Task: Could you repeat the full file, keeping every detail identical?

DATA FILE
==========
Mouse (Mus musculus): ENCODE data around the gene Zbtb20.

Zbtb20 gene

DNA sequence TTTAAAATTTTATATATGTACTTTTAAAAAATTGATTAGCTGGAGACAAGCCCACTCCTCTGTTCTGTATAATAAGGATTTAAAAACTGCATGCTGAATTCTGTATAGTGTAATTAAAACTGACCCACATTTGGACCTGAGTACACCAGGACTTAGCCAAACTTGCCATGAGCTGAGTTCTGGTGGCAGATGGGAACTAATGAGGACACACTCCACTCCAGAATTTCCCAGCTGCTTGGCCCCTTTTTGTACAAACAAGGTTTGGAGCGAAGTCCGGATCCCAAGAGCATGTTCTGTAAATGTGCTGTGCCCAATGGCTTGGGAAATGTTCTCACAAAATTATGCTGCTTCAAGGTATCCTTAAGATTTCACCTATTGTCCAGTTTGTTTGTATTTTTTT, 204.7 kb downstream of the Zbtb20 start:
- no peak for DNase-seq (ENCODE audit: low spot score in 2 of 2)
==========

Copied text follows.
Mouse (Mus musculus): ENCODE data around the gene Zbtb20.

Zbtb20 gene

DNA sequence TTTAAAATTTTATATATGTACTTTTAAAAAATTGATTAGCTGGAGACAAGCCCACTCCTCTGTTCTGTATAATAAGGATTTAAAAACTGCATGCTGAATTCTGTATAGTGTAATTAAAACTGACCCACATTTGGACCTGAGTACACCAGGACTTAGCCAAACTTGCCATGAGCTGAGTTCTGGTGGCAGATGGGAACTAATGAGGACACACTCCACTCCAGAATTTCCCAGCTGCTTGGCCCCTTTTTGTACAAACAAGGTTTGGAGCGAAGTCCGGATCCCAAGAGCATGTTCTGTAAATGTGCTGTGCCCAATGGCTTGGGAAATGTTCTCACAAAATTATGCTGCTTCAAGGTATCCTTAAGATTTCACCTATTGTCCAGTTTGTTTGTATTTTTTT, 204.7 kb downstream of the Zbtb20 start:
- no peak for DNase-seq (ENCODE audit: low spot score in 2 of 2)